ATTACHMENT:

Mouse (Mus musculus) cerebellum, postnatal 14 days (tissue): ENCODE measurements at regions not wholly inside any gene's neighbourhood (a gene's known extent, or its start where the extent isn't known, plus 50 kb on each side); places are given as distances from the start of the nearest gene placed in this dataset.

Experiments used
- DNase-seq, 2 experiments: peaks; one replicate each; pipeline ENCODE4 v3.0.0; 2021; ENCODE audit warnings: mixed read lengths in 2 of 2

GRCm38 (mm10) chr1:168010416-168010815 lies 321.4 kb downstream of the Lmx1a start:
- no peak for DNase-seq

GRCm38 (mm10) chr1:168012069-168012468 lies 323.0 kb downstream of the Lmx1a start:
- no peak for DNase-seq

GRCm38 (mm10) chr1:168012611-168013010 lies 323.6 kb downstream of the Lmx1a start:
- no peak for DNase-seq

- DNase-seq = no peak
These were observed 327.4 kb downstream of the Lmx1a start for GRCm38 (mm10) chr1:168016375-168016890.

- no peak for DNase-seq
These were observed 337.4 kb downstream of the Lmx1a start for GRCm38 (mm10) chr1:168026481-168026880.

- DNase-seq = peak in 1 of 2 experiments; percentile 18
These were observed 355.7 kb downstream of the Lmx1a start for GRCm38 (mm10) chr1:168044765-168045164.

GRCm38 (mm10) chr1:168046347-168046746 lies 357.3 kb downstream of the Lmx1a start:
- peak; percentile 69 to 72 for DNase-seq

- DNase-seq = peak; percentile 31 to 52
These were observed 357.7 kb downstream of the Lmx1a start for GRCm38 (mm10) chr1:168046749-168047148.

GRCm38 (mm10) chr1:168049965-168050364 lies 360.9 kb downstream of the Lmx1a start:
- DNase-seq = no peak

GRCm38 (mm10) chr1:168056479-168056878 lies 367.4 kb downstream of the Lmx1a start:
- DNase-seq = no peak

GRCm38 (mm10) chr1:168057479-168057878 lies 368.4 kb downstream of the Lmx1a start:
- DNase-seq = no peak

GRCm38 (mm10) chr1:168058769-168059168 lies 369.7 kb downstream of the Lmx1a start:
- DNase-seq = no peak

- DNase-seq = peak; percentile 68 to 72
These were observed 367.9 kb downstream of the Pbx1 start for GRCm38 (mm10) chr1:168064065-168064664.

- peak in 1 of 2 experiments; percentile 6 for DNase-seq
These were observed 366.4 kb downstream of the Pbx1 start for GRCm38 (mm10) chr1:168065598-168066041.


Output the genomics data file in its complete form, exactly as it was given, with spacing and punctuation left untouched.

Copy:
Mouse (Mus musculus) cerebellum, postnatal 14 days (tissue): ENCODE measurements at regions not wholly inside any gene's neighbourhood (a gene's known extent, or its start where the extent isn't known, plus 50 kb on each side); places are given as distances from the start of the nearest gene placed in this dataset.

Experiments used
- DNase-seq, 2 experiments: peaks; one replicate each; pipeline ENCODE4 v3.0.0; 2021; ENCODE audit warnings: mixed read lengths in 2 of 2

GRCm38 (mm10) chr1:168010416-168010815 lies 321.4 kb downstream of the Lmx1a start:
- no peak for DNase-seq

GRCm38 (mm10) chr1:168012069-168012468 lies 323.0 kb downstream of the Lmx1a start:
- no peak for DNase-seq

GRCm38 (mm10) chr1:168012611-168013010 lies 323.6 kb downstream of the Lmx1a start:
- no peak for DNase-seq

- DNase-seq = no peak
These were observed 327.4 kb downstream of the Lmx1a start for GRCm38 (mm10) chr1:168016375-168016890.

- no peak for DNase-seq
These were observed 337.4 kb downstream of the Lmx1a start for GRCm38 (mm10) chr1:168026481-168026880.

- DNase-seq = peak in 1 of 2 experiments; percentile 18
These were observed 355.7 kb downstream of the Lmx1a start for GRCm38 (mm10) chr1:168044765-168045164.

GRCm38 (mm10) chr1:168046347-168046746 lies 357.3 kb downstream of the Lmx1a start:
- peak; percentile 69 to 72 for DNase-seq

- DNase-seq = peak; percentile 31 to 52
These were observed 357.7 kb downstream of the Lmx1a start for GRCm38 (mm10) chr1:168046749-168047148.

GRCm38 (mm10) chr1:168049965-168050364 lies 360.9 kb downstream of the Lmx1a start:
- DNase-seq = no peak

GRCm38 (mm10) chr1:168056479-168056878 lies 367.4 kb downstream of the Lmx1a start:
- DNase-seq = no peak

GRCm38 (mm10) chr1:168057479-168057878 lies 368.4 kb downstream of the Lmx1a start:
- DNase-seq = no peak

GRCm38 (mm10) chr1:168058769-168059168 lies 369.7 kb downstream of the Lmx1a start:
- DNase-seq = no peak

- DNase-seq = peak; percentile 68 to 72
These were observed 367.9 kb downstream of the Pbx1 start for GRCm38 (mm10) chr1:168064065-168064664.

- peak in 1 of 2 experiments; percentile 6 for DNase-seq
These were observed 366.4 kb downstream of the Pbx1 start for GRCm38 (mm10) chr1:168065598-168066041.